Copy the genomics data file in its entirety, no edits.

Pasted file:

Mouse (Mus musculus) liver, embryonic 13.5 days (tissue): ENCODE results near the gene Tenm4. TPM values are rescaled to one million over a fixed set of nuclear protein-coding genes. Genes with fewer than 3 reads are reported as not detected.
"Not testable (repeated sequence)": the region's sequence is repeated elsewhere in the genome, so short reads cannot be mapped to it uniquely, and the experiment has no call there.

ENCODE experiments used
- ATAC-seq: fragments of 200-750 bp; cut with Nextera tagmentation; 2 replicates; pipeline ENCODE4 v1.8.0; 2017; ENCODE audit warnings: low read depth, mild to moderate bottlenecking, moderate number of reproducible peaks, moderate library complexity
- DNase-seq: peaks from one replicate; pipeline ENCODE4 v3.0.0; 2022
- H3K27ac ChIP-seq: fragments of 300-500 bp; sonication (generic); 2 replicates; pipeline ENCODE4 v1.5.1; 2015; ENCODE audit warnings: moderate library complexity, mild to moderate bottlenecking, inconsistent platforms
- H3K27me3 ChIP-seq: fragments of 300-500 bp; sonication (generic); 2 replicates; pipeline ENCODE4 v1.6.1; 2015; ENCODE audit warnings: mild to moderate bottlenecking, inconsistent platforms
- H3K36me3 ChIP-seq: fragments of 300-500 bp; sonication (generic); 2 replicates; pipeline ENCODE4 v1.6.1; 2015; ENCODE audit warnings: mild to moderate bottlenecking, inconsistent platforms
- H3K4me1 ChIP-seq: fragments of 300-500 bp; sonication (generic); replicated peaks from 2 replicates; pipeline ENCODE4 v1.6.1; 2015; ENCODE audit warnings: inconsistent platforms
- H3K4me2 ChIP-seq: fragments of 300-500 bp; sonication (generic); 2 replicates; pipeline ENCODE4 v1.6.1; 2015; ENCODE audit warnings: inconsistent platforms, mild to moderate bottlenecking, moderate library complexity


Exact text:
Mouse (Mus musculus) liver, embryonic 13.5 days (tissue): ENCODE results near the gene Tenm4. TPM values are rescaled to one million over a fixed set of nuclear protein-coding genes. Genes with fewer than 3 reads are reported as not detected.
"Not testable (repeated sequence)": the region's sequence is repeated elsewhere in the genome, so short reads cannot be mapped to it uniquely, and the experiment has no call there.

ENCODE experiments used
- ATAC-seq: fragments of 200-750 bp; cut with Nextera tagmentation; 2 replicates; pipeline ENCODE4 v1.8.0; 2017; ENCODE audit warnings: low read depth, mild to moderate bottlenecking, moderate number of reproducible peaks, moderate library complexity
- DNase-seq: peaks from one replicate; pipeline ENCODE4 v3.0.0; 2022
- H3K27ac ChIP-seq: fragments of 300-500 bp; sonication (generic); 2 replicates; pipeline ENCODE4 v1.5.1; 2015; ENCODE audit warnings: moderate library complexity, mild to moderate bottlenecking, inconsistent platforms
- H3K27me3 ChIP-seq: fragments of 300-500 bp; sonication (generic); 2 replicates; pipeline ENCODE4 v1.6.1; 2015; ENCODE audit warnings: mild to moderate bottlenecking, inconsistent platforms
- H3K36me3 ChIP-seq: fragments of 300-500 bp; sonication (generic); 2 replicates; pipeline ENCODE4 v1.6.1; 2015; ENCODE audit warnings: mild to moderate bottlenecking, inconsistent platforms
- H3K4me1 ChIP-seq: fragments of 300-500 bp; sonication (generic); replicated peaks from 2 replicates; pipeline ENCODE4 v1.6.1; 2015; ENCODE audit warnings: inconsistent platforms
- H3K4me2 ChIP-seq: fragments of 300-500 bp; sonication (generic); 2 replicates; pipeline ENCODE4 v1.6.1; 2015; ENCODE audit warnings: inconsistent platforms, mild to moderate bottlenecking, moderate library complexity